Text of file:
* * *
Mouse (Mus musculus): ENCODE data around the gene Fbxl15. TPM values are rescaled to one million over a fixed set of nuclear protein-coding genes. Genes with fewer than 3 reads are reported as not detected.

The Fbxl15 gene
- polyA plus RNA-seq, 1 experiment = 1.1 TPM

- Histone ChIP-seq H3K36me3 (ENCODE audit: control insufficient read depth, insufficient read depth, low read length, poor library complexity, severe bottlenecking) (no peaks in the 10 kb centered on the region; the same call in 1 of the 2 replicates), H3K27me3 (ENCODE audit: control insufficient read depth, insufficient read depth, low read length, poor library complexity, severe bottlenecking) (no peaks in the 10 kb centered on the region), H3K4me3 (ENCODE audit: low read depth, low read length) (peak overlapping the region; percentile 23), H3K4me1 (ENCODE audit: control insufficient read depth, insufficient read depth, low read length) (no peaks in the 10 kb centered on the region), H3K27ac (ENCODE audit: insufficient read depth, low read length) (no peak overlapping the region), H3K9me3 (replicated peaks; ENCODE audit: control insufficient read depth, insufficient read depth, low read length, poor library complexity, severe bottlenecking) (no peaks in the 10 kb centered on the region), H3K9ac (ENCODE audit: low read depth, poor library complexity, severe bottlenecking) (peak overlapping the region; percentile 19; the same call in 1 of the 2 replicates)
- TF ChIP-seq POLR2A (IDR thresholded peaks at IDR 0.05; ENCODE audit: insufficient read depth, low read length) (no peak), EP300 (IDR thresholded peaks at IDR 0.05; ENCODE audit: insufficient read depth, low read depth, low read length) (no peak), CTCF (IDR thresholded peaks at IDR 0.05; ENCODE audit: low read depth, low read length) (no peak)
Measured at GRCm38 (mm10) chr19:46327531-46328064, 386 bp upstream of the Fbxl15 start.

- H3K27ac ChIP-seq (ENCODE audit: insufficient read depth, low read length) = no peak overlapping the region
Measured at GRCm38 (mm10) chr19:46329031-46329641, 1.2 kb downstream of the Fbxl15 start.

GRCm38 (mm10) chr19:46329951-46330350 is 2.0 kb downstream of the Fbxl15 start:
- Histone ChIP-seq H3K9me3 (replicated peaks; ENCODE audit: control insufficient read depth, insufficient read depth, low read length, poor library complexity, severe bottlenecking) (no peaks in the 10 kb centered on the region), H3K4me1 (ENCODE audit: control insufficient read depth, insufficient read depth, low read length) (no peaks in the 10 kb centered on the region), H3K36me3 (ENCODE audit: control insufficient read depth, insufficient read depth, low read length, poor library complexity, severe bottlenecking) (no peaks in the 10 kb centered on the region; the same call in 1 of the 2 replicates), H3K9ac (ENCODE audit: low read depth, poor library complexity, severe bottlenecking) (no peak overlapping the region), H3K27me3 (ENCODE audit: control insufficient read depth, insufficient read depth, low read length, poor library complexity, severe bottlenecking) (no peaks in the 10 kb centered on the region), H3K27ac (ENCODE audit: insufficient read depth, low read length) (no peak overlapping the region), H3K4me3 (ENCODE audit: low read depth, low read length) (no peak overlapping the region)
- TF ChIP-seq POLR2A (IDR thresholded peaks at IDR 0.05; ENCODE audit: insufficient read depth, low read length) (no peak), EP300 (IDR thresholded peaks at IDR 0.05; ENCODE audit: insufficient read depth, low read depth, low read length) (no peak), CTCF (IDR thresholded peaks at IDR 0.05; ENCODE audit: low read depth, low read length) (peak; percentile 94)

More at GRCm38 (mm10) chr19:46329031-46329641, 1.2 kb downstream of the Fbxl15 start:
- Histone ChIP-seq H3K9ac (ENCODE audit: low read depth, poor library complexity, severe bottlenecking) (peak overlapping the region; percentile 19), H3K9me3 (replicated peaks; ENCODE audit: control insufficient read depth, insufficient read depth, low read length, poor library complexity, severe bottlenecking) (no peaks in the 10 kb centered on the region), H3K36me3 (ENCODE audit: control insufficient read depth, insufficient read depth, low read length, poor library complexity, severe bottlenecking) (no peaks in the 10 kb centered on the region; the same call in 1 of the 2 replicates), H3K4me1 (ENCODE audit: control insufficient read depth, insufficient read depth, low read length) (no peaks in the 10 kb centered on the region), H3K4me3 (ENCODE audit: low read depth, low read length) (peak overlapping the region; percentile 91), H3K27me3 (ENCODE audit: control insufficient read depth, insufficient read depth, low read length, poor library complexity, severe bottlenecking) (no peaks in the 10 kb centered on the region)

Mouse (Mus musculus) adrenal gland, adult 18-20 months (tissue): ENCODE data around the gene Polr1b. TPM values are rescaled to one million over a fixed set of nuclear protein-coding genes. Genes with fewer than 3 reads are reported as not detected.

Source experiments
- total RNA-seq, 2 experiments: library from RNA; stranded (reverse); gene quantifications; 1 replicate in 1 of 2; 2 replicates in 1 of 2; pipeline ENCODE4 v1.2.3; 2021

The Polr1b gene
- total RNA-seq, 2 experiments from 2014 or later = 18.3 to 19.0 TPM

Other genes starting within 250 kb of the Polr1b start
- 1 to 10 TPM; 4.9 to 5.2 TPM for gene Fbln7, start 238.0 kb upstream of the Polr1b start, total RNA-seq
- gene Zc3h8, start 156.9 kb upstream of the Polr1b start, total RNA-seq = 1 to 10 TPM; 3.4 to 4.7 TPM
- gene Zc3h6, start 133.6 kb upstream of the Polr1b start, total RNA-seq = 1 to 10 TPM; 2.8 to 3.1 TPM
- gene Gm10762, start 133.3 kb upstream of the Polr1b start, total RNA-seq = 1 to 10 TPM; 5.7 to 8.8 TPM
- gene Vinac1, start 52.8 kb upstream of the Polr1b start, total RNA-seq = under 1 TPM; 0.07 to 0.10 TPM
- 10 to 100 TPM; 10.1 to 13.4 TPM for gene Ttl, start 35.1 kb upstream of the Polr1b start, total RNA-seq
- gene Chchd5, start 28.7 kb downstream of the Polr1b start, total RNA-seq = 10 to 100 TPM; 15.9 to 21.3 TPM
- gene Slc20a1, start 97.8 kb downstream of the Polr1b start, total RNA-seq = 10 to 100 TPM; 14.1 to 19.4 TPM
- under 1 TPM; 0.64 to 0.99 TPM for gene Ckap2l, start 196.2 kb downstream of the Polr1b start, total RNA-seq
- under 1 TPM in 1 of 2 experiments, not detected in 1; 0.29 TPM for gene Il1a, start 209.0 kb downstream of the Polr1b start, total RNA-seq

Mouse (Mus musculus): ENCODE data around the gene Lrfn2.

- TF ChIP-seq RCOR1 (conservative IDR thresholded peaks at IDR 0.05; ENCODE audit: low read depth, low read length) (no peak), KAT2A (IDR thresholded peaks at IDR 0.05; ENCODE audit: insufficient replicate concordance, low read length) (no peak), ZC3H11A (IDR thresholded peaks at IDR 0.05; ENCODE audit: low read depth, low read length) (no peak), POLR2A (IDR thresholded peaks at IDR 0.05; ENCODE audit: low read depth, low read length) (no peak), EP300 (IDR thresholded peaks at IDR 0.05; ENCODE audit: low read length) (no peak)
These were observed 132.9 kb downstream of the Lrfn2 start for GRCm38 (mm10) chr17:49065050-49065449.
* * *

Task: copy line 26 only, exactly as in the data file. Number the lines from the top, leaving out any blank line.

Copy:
- gene Chchd5, start 28.7 kb downstream of the Polr1b start, total RNA-seq = 10 to 100 TPM; 15.9 to 21.3 TPM